I had c:a 15 in all kind of sizes of nigriventer from a few locals in Brazil, and the behavoiur was pretty much the same - loco to start with then after a while calmed down.
    The same with any animal, some will calm down but a few never will. P. is no exception to that.

    Why some have a mass extinction of slings and some raise them, and some raise them to juveniles and then they die - is not easy to answer.
    I suspect a few factors though, so next time I get hold of some (I was gonna get some here but they arrived DOA) I will try the few individuals method.

    I dont really understand your fear of no one talking about their experiences
    People do but maybe not just here. Personal contacts are sometimes to be prefered and often used.


    /Lelle
     
  9. Stefan2209

    Stefan2209 Arachnolord Old Timer

    Hi,

    >Then why even bother to bring it up? Its not relevant to your othervise >good article since you choose to dismiss the info for reasons only you know.

    >To gather information from all kind of sources is very much of interest and >atleast that is how I try to do it when writing a article along with my >personal experiences. That the source is not present here at AB is irrelevant.


    You´re comparing apples to pineapples here to my opinion: I really don´t believe Butantan having troubles with raising just a handful of P. nigriventer.
    I believe indeed, that it might, under economical aspects (e.g. manpower), be tricky to raise a sufficient amount of slings to adulthood to have enough spiders for a sufficient venom yield.
    However, who cares about that? Butantan has apparently found ways to overcome this, through working with adult wildcaught specimen that are used for this purpose.

    I´m talking about raising a limited amount of spiders for breeding purposes here.

    Furthermore, i´m mainly interested in what you could call “other Phoneutria spec.”, aside from P. nigriventer, as there´s already much info about P. nigriventer available.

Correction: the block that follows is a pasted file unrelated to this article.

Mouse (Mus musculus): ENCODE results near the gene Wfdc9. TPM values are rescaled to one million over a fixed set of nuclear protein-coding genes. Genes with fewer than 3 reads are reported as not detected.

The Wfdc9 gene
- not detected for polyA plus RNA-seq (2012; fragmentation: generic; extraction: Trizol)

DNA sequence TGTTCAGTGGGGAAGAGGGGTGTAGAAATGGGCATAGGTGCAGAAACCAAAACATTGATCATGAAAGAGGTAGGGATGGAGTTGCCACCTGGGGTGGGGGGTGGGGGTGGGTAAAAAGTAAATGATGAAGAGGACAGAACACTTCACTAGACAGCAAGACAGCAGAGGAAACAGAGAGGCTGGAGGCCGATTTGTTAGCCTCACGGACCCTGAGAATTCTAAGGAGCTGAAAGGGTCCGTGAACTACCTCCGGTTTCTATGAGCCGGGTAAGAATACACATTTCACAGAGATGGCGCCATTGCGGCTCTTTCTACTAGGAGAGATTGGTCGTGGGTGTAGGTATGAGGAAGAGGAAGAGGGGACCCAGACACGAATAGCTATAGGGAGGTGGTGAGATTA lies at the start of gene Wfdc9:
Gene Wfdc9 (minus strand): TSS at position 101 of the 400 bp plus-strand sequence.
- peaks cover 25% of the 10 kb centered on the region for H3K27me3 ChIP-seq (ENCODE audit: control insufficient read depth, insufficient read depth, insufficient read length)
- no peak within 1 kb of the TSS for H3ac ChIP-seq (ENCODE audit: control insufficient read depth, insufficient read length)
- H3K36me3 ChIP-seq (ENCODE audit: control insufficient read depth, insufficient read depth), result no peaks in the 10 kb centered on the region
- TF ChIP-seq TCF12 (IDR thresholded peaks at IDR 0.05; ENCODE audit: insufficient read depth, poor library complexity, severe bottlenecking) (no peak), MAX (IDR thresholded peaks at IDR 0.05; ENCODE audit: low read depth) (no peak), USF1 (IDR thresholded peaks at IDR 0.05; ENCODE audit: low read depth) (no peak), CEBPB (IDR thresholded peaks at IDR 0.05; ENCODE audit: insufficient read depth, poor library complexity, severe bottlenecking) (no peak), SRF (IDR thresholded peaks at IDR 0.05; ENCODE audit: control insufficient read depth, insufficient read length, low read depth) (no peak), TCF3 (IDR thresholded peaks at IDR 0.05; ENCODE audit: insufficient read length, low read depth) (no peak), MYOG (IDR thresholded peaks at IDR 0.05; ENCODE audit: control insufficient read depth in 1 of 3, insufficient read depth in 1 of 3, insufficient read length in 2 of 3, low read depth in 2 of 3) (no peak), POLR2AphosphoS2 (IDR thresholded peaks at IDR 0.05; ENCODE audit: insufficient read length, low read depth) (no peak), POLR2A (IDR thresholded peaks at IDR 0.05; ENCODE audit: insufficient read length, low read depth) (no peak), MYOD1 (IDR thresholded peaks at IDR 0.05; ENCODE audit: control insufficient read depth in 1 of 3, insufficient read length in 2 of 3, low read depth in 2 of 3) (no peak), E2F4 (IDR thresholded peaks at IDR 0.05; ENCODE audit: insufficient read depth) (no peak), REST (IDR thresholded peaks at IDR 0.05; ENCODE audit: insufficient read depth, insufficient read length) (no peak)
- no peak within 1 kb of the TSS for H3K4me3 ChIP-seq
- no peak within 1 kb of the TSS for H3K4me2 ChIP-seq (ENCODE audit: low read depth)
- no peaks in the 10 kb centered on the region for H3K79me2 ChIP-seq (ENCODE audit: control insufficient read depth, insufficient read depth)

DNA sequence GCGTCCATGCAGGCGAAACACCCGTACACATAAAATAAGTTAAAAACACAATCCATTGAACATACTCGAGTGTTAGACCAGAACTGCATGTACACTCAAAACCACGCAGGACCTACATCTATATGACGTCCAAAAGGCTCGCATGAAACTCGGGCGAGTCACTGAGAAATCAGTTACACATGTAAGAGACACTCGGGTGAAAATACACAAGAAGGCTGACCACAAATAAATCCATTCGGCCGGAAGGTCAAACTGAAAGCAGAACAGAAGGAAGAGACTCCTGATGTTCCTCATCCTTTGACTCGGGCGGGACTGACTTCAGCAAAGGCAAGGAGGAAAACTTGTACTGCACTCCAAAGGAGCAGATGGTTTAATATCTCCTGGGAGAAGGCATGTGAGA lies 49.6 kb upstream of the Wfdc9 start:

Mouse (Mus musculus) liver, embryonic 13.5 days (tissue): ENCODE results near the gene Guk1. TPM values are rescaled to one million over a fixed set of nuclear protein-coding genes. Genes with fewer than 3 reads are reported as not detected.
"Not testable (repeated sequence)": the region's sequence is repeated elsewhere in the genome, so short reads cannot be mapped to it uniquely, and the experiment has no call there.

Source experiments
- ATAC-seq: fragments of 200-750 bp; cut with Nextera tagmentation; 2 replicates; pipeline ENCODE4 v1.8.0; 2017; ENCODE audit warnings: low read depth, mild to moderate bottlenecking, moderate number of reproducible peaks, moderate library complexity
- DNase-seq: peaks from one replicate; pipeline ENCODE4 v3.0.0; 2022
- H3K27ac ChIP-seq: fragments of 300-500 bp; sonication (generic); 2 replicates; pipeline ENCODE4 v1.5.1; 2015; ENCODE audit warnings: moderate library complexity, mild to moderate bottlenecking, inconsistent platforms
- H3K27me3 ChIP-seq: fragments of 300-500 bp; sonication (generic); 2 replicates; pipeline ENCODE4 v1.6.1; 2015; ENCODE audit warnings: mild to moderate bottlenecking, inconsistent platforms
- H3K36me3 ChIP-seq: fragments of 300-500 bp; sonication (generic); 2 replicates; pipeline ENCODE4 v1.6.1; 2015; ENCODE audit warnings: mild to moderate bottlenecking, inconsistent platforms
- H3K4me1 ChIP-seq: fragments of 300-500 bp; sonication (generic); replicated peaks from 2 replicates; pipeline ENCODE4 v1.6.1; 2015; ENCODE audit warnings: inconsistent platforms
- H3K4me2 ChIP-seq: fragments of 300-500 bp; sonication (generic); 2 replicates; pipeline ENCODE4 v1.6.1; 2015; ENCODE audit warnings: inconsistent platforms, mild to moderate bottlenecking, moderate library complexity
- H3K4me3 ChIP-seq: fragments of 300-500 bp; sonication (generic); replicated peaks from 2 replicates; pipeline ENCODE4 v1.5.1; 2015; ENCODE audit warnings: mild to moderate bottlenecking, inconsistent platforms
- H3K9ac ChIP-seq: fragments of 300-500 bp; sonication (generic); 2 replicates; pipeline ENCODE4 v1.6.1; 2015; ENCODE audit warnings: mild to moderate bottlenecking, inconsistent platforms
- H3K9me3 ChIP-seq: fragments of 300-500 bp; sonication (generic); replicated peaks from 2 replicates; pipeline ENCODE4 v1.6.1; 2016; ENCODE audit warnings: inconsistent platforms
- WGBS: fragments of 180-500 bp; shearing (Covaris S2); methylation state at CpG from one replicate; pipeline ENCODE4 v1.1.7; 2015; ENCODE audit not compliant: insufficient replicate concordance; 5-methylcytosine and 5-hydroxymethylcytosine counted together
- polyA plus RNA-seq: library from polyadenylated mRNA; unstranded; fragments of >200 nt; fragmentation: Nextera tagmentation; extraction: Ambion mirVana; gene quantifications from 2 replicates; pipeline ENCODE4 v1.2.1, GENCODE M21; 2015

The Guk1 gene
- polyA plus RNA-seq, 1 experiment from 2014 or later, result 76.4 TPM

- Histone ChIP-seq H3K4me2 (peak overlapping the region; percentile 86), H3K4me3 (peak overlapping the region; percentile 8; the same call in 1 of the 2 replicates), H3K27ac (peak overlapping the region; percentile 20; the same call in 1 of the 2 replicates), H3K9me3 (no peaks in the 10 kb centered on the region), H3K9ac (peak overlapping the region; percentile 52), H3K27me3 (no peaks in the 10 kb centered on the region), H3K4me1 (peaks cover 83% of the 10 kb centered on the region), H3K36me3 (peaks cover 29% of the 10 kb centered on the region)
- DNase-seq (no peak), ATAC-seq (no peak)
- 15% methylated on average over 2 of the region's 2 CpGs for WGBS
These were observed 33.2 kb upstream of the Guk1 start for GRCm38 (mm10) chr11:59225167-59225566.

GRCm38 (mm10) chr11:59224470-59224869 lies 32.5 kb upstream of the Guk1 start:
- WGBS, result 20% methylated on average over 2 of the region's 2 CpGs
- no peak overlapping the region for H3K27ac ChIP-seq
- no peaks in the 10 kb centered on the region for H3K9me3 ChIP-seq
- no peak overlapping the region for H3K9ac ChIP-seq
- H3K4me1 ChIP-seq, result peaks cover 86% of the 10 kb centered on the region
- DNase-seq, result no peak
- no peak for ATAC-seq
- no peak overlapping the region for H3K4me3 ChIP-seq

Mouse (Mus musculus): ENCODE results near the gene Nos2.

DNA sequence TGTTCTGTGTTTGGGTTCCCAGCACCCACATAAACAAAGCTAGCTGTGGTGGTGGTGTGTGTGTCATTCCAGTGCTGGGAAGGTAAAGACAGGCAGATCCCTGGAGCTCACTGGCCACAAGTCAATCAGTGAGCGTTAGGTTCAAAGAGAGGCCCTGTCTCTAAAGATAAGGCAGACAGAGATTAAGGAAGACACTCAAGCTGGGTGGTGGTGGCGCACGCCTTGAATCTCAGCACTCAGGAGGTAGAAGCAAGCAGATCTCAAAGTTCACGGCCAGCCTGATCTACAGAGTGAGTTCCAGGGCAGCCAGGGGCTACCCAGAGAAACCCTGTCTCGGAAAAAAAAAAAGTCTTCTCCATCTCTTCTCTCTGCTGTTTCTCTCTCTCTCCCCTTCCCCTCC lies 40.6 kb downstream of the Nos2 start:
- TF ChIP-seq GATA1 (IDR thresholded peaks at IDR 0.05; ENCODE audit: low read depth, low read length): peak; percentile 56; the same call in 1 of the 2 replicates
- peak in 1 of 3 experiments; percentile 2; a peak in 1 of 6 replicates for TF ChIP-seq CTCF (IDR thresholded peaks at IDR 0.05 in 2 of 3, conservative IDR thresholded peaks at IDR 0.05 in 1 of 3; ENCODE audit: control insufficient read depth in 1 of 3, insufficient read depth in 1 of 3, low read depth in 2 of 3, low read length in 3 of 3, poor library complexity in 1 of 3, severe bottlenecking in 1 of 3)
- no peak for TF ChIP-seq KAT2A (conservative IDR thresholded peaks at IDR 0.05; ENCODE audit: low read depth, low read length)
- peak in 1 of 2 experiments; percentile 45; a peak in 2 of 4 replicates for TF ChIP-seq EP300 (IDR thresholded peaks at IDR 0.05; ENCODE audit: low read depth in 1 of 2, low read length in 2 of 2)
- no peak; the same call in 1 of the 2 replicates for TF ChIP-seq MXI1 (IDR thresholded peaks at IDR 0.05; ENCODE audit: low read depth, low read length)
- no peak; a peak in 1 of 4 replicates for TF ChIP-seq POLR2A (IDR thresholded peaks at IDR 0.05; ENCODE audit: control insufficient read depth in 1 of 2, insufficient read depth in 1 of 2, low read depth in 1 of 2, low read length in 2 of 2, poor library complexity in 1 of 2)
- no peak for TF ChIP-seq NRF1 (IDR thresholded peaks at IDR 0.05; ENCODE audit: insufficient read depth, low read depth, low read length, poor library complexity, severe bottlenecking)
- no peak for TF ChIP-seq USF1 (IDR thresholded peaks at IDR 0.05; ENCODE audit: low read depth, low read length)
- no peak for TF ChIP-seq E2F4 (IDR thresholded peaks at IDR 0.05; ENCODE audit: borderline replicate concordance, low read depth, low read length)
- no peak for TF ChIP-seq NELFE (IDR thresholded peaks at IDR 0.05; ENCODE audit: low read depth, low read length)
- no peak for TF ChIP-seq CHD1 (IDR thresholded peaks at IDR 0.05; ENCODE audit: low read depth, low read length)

Where´s that content when it comes to one of the other species?

    >I had c:a 15 in all kind of sizes of nigriventer from a few locals in Brazil, >and the behavoiur was pretty much the same - loco to start with then after >a while calmed down.
    >The same with any animal, some will calm down but a few never will. P. is >no exception to that.


    You take that for granted just because you´ve seen it with 15 specimen from the very same location?
    I´m actually living with more than 100 Phoneutria spec. and wouldn´t dare to jump to definite conclusions from just that limited observations.
    Things are often enough not that simple, if you just add enough references, see your own comment above about that matter. While this true for “academical accounts”, like written notes, this is even more true, if you work with living subjects.

    It´s not that tricky to keep a spider and have a look at it from time, but this gets a completely different topic if you want to get some kind of understanding, about what you see.
    There are very common misconceptions about several species in several genera, just because people “know” a single bit about one species or about one particular specimen and think, based of that “knowledge”, every other species within that genus or even every specimen within the species would behave the same.

    >Why some have a mass extinction of slings and some raise them, and >some raise them to juveniles and then they die - is not easy to answer.
    >I suspect a few factors though, so next time I get hold of some (I was >gonna get some here but they arrived DOA) I will try the few individuals >method.


    Who had a mass extinction of slings with the latest breeds, that was not intentionally triggered?